Rogers EH, Hunter ES, Rosen MB, Rogers JM, Lau C, Hartig PC, Francis BM, Chernoff N. 2003. Lack of evidence for intergenerational reproductive effects due to prenatal and postnatal undernutrition in the female CD-1 mouse. Reprod Toxicol 17:519–525.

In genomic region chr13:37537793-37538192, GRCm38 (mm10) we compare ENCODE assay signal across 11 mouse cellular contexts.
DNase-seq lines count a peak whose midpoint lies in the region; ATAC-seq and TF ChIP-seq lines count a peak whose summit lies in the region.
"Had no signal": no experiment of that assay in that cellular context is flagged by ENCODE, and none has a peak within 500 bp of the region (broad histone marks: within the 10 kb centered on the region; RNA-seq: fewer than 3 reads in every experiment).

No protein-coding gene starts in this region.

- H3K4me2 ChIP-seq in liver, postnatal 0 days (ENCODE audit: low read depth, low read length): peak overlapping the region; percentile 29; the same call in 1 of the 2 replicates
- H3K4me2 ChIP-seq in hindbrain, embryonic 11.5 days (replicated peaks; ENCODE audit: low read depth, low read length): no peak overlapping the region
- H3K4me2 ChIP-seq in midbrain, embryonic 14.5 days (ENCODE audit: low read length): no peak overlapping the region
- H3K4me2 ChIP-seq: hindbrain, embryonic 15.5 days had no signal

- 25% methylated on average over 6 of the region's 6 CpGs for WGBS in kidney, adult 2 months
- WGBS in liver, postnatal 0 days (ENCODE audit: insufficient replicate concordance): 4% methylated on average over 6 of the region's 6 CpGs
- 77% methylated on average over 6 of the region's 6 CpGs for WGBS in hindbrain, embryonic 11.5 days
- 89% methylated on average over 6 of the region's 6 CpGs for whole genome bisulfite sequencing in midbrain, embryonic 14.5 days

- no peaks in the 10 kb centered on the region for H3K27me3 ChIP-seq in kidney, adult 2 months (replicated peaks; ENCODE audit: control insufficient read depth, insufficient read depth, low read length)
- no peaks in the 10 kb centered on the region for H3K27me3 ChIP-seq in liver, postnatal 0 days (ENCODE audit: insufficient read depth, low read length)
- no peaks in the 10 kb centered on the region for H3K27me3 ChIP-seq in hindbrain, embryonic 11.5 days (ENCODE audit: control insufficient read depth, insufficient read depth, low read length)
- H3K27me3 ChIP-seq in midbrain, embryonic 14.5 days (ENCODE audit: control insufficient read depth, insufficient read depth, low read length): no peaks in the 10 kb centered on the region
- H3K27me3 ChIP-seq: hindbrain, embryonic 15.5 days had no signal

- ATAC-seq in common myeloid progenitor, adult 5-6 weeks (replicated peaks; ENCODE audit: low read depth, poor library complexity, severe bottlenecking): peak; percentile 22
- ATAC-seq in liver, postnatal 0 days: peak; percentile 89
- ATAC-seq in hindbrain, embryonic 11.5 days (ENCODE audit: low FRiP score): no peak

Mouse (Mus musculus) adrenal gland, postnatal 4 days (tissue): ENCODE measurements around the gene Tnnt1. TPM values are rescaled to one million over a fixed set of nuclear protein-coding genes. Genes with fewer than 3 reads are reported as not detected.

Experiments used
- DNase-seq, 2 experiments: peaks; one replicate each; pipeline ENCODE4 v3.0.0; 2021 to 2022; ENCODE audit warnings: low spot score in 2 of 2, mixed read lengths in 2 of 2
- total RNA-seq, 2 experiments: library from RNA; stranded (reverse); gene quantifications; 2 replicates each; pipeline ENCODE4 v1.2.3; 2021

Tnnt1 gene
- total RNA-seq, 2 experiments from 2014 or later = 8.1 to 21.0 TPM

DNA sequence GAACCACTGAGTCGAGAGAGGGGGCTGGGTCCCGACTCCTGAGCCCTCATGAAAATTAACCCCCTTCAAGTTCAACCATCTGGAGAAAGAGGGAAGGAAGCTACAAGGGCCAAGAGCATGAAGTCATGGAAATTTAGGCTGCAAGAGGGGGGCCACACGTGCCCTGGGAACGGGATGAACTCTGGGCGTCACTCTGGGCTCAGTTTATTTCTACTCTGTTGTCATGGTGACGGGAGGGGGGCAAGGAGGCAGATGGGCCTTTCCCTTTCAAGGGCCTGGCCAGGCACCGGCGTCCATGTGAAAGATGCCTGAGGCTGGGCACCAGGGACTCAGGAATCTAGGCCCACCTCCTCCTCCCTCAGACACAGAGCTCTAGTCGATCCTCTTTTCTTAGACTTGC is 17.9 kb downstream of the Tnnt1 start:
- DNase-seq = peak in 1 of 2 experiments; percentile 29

The impacts of adverse environments during the prenatal and/or early postnatal periods may be manifested as functional deficits that occur later in life. Epidemiological studies have shown an association of sub-optimal pregnancy outcomes in one generation with similar events in the following one, a phenomenon termed the “intergenerational effect”. Data indicate that the incidence of adverse pregnancy outcomes and/or low birth weight infants is more closely correlated with the mother’s perinatal environment than with that during her pregnancy. However, epidemiological studies are inherently limited given the variability of lifestyles, ethnicity, nutritional status, and exposures to environmental factors. An appropriate animal model would permit control of parameters that may be impossible to evaluate in human populations. The current studies investigated the mouse as a possible animal model. Pregnant CD-1 mice were placed on an ad libitum or food-restricted diet (50% normal) throughout gestation to generate control (CON) and intrauterine growth retarded (IUGR) litters. At birth (postnatal day (PD) 1) pups (F1) were cross-fostered to control dams in litters of either 8 (CON) or 16 (postnatal food restriction (FR)). The experimental groups thus generated represented adequate nutrition (CON-CON) and undernutrition during the prenatal (IUGR-CON), or postnatal periods (CON-FR), or both (IUGR-FR). Pups of dams on a restricted diet during gestation had significant IUGR (P<0.001) as compared to controls (birth weights of 1.32 g versus 1.63 g). At weaning, the average weight of the pups was dependent on postnatal litter size and the difference in birth weights between IUGR and CON animals was not a significant factor. CON-CON pup weight was 24.1g and IUGR-CON was 22.2 g as compared to the CON-FR (17.0 g) and IUGR-FR (17.3 g) groups. The difference in weaning pup weights between the FR and CON groups was significant (P<0.01). The F1 FR females did not reach CON female weights at any time point through 11 months after weaning. At PD60, a single breeding period for all groups of females with CON males began and continued for 75 days with 17 opportunities for breeding. Animals that became pregnant during this time were removed and allowed to litter. No significant differences were noted in average F2 litter size or average pup weight at birth: (CON-CON 12.2/1.62 g; IUGR-CON 11.9/1.6 2 g; CON-FR 10.9/1.70 g; IUGR-FR 11.3/1.61 g). We conclude that body weight at birth in the CD-1 mouse is not correlated with growth through the period of weaning (PD28). We did not find any evidence for an intergenerational reproductive effect after developmental undernutrition.